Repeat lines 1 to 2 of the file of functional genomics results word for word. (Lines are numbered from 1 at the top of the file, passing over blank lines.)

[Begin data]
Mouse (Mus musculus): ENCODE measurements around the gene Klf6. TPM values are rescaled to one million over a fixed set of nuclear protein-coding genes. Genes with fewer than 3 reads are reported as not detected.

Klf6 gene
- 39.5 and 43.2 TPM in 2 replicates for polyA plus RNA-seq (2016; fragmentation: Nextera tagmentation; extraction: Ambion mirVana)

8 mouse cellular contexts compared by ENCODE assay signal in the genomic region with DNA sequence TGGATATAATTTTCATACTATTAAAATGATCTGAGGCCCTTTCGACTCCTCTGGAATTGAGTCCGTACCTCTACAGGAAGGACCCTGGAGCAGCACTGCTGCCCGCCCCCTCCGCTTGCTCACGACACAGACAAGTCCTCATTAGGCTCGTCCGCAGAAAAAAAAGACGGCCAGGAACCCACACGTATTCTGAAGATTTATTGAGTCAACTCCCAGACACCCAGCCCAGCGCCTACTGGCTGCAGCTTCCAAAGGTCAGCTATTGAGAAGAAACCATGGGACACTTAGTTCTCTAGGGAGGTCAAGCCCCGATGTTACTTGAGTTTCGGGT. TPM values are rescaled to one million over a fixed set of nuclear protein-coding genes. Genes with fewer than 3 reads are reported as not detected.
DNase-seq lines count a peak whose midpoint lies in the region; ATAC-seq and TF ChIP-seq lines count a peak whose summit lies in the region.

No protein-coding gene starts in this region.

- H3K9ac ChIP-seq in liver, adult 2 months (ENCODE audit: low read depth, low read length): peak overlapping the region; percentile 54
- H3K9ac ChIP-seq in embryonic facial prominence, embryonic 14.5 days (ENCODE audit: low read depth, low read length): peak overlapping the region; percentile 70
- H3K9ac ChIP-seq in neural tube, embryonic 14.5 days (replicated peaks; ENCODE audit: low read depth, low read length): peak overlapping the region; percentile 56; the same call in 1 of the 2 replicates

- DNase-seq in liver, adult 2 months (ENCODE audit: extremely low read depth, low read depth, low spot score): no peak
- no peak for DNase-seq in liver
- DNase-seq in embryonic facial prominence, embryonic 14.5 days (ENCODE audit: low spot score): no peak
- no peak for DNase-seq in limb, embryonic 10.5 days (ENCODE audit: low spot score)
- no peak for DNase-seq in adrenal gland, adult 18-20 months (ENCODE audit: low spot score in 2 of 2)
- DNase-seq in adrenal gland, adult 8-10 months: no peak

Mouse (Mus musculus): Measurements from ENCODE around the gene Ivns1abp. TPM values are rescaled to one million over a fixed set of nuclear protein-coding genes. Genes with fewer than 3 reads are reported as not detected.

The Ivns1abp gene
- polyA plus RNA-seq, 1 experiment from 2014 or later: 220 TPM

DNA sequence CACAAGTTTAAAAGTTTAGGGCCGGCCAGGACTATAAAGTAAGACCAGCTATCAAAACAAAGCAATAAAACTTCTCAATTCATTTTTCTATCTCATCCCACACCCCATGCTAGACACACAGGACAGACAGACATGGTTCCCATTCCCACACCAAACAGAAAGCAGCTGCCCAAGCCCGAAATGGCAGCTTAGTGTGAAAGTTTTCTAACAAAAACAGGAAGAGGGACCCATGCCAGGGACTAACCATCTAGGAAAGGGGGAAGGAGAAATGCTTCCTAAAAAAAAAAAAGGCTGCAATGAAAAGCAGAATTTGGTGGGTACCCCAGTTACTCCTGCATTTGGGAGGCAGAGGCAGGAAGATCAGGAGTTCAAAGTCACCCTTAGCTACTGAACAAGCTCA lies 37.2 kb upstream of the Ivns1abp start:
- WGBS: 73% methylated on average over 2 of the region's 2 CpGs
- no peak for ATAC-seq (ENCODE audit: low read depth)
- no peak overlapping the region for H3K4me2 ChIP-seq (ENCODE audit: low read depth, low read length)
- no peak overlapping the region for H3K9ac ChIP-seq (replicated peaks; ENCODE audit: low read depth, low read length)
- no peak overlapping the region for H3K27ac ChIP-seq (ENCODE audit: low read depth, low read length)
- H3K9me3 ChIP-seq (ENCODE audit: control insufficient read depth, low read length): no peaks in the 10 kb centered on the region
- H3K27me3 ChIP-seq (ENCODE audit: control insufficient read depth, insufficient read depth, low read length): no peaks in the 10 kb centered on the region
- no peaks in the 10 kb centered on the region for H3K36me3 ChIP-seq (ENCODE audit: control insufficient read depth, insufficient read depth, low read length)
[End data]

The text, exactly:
Mouse (Mus musculus): ENCODE measurements around the gene Klf6. TPM values are rescaled to one million over a fixed set of nuclear protein-coding genes. Genes with fewer than 3 reads are reported as not detected.

Klf6 gene